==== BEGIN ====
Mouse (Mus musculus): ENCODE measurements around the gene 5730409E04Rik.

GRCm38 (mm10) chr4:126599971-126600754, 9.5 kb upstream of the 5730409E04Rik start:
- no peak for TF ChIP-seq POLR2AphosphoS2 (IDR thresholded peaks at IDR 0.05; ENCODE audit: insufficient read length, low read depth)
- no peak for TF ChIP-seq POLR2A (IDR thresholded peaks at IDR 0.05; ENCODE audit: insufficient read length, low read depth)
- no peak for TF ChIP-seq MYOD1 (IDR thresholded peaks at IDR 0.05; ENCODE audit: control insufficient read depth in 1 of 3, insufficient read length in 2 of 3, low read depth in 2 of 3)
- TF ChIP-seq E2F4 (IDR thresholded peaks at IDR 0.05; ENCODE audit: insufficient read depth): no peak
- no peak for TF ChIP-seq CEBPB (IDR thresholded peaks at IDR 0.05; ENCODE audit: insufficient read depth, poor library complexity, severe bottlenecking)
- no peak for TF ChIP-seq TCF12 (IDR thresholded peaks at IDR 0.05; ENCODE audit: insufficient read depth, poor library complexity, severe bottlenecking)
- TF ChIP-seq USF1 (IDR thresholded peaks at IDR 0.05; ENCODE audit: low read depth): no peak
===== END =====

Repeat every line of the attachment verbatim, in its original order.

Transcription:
Mouse (Mus musculus): ENCODE measurements around the gene 5730409E04Rik.

GRCm38 (mm10) chr4:126599971-126600754, 9.5 kb upstream of the 5730409E04Rik start:
- no peak for TF ChIP-seq POLR2AphosphoS2 (IDR thresholded peaks at IDR 0.05; ENCODE audit: insufficient read length, low read depth)
- no peak for TF ChIP-seq POLR2A (IDR thresholded peaks at IDR 0.05; ENCODE audit: insufficient read length, low read depth)
- no peak for TF ChIP-seq MYOD1 (IDR thresholded peaks at IDR 0.05; ENCODE audit: control insufficient read depth in 1 of 3, insufficient read length in 2 of 3, low read depth in 2 of 3)
- TF ChIP-seq E2F4 (IDR thresholded peaks at IDR 0.05; ENCODE audit: insufficient read depth): no peak
- no peak for TF ChIP-seq CEBPB (IDR thresholded peaks at IDR 0.05; ENCODE audit: insufficient read depth, poor library complexity, severe bottlenecking)
- no peak for TF ChIP-seq TCF12 (IDR thresholded peaks at IDR 0.05; ENCODE audit: insufficient read depth, poor library complexity, severe bottlenecking)
- TF ChIP-seq USF1 (IDR thresholded peaks at IDR 0.05; ENCODE audit: low read depth): no peak